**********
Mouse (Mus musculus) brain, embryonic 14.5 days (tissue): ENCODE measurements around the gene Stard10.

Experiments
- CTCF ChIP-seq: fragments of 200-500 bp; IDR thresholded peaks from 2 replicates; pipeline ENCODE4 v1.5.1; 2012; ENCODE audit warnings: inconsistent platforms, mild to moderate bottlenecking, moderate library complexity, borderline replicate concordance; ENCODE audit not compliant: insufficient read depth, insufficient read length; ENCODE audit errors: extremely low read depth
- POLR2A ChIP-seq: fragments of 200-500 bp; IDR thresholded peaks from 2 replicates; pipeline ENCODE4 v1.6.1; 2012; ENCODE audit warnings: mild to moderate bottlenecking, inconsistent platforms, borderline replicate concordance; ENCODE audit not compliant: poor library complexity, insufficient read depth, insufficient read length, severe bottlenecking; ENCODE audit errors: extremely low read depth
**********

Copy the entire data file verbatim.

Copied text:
Mouse (Mus musculus) brain, embryonic 14.5 days (tissue): ENCODE measurements around the gene Stard10.

Experiments
- CTCF ChIP-seq: fragments of 200-500 bp; IDR thresholded peaks from 2 replicates; pipeline ENCODE4 v1.5.1; 2012; ENCODE audit warnings: inconsistent platforms, mild to moderate bottlenecking, moderate library complexity, borderline replicate concordance; ENCODE audit not compliant: insufficient read depth, insufficient read length; ENCODE audit errors: extremely low read depth
- POLR2A ChIP-seq: fragments of 200-500 bp; IDR thresholded peaks from 2 replicates; pipeline ENCODE4 v1.6.1; 2012; ENCODE audit warnings: mild to moderate bottlenecking, inconsistent platforms, borderline replicate concordance; ENCODE audit not compliant: poor library complexity, insufficient read depth, insufficient read length, severe bottlenecking; ENCODE audit errors: extremely low read depth